BB-Rated Bond Yields Closing in on BBBs

Portfolio Manager John Lloyd explains why the current relationship between investment-grade BBB spreads and high-yield BB spreads may present opportunities across bond market sectors.

Key Takeaways

  • BB-rated corporate bond spreads have tightened relative to BBB spreads for over a decade; when the difference is adjusted for their durations, BB bonds are on the cusp of trading more expensively than BBB bonds.
  • If U.S. Treasury rates continue to decline, we could see BB spreads trade tighter than BBB spreads, but the prospect of buying BBB-rated bonds at or near the spreads of BB-rated bonds is compelling on a risk-adjusted basis.
  • The current relationship between investment-grade BBB spreads and high-yield BB spreads indicates that opportunities may be found not only within sectors, but also across sectors.

The spread over U.S. Treasuries for the BB-rated segment of the U.S. high-yield market has tightened steadily, albeit slowly, relative to the spreads of BBB-rated bonds since the Global Financial Crisis. But the trend has accelerated and, in the past year, the extra spread earned by holding BB bonds has set new 20-year lows. Even more striking is the difference between the two rating segments’ spreads after adjusting for their durations (the BBB segment historically has had a duration one to two years longer than the BB segment).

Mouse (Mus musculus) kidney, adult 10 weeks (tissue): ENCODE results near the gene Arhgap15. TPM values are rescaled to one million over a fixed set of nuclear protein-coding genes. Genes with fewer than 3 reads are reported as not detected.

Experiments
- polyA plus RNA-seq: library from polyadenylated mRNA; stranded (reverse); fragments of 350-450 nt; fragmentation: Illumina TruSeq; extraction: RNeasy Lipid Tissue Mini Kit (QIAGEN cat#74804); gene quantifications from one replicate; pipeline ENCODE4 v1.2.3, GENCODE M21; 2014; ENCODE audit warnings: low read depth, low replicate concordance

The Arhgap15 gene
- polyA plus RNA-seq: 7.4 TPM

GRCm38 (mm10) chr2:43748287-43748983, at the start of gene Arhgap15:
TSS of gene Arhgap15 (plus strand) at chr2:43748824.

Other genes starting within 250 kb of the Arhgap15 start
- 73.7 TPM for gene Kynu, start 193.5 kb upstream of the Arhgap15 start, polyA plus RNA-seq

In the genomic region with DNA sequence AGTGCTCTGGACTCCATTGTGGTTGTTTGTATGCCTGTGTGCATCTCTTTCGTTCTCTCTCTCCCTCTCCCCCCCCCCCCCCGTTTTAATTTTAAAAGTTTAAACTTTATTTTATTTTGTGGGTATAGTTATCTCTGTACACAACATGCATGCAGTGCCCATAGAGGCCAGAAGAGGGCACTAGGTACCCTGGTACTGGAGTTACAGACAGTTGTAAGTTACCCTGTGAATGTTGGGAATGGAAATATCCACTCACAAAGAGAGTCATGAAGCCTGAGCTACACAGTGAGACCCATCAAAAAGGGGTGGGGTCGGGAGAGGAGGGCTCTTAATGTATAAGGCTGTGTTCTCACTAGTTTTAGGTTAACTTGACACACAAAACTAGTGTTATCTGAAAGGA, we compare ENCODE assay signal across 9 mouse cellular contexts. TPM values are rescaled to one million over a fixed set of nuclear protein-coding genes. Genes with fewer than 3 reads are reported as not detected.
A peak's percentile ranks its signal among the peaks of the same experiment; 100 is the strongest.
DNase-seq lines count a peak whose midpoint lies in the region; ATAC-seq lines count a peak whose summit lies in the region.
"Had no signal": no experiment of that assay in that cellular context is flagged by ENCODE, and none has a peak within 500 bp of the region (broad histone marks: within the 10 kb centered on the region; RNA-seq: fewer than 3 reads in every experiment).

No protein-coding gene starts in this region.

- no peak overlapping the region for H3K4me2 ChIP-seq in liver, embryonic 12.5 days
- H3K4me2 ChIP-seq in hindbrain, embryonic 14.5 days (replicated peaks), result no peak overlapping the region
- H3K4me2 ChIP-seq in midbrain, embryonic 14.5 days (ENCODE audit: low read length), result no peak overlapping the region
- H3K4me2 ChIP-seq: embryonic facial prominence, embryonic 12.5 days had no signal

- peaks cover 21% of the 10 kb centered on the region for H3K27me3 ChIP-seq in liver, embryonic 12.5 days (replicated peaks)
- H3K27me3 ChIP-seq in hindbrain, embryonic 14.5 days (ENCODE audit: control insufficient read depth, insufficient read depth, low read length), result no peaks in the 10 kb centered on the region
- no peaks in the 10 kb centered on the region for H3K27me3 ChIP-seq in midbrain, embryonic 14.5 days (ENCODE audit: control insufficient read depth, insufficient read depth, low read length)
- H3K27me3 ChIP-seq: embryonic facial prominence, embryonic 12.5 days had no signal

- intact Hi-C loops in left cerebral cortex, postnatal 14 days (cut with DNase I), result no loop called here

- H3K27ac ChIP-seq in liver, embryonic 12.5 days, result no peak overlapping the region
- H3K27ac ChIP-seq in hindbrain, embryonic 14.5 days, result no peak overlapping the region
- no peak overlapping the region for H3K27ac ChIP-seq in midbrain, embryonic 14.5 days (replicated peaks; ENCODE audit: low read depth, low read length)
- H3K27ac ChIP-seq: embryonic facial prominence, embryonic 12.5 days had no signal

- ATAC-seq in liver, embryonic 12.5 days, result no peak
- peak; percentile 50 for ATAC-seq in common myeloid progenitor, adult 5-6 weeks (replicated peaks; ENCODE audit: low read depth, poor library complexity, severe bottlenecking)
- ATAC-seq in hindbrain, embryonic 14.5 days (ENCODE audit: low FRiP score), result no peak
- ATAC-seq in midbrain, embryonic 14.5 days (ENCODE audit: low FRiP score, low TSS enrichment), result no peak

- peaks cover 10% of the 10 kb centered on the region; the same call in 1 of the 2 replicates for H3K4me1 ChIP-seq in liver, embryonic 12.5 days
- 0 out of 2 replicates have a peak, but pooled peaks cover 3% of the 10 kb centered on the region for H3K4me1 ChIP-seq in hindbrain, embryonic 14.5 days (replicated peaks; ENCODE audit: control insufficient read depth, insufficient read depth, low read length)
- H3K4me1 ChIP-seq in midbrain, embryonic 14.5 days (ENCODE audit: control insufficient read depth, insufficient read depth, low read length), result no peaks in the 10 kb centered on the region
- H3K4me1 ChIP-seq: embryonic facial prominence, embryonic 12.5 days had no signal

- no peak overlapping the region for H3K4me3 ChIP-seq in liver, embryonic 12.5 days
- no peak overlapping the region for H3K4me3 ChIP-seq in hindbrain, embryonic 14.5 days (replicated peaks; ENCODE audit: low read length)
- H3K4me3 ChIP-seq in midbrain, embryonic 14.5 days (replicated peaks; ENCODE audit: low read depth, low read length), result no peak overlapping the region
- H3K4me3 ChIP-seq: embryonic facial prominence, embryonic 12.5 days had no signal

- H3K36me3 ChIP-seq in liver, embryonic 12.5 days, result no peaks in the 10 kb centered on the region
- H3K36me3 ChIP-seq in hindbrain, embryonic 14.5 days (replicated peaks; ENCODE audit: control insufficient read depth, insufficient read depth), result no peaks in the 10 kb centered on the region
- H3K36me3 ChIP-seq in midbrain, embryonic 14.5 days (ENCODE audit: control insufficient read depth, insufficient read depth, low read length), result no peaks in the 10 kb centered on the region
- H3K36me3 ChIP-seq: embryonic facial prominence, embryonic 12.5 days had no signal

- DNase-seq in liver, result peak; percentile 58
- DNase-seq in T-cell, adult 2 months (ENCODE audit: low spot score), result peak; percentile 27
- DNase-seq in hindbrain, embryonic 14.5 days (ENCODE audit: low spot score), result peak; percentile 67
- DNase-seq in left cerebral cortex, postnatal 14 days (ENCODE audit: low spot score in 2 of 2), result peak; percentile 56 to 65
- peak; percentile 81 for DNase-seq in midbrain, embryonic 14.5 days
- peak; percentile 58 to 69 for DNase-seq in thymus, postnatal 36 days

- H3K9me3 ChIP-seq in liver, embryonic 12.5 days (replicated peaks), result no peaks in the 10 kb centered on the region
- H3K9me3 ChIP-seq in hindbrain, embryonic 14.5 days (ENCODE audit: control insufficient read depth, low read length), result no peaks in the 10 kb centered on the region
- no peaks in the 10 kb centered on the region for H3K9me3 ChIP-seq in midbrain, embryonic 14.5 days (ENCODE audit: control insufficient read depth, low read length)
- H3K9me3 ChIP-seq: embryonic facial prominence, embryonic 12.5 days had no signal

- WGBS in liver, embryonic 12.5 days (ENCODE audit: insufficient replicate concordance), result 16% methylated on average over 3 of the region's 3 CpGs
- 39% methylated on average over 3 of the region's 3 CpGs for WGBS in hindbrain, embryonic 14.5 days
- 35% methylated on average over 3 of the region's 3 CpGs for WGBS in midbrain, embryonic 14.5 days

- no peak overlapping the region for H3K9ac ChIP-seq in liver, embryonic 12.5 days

Difference Between BB and BBB Spreads, Duration-Adjusted

Source: Bloomberg Barclays, as of 10/31/19.

On a duration-adjusted basis, the extra yield paid for holding BB bonds over BBB bonds has fallen sharply and is currently on the cusp of being negative. Should the trend continue, BB-rated bonds could pay less – when adjusted for their shorter duration – than higher-rated BBB bonds.

The duration of BBB bonds has been trending higher (setting a 20-year high as recently as September) for the last two decades. If interest rates continue to decline, their duration may continue to rise given that lower yields incentivize companies to borrow for longer terms.

While there is a similar incentive for BB-rated companies, the callability – i.e., the ability of issuers to redeem the bonds early – of many BB bonds causes their duration to shorten as market yields fall below their coupon rates (about 70% of the high-yield market is callable). In the past year, the duration of BBs has fallen just over 20%, from 4.3 years one year ago to 3.4 years as of October 31, 2019.

Should U.S. Treasury rates continue to decline, we could see BB spreads trade tighter than BBB spreads, particularly on a duration-adjusted basis. But the prospect of buying BBB-rated bonds at or near the spreads of BB-rated bonds is compelling on a risk-adjusted basis.

As we wrote in our recent blog post, Bond Market Dynamics Highlight Importance of Diversification, the recent convergence of sector-level spreads can mask significant volatility within sectors, but that does not mean there are not still opportunities for active investors. The current relationship between investment-grade BBB spreads and high-yield BB spreads is another example of how there can be opportunities not only within sectors, but also across sectors.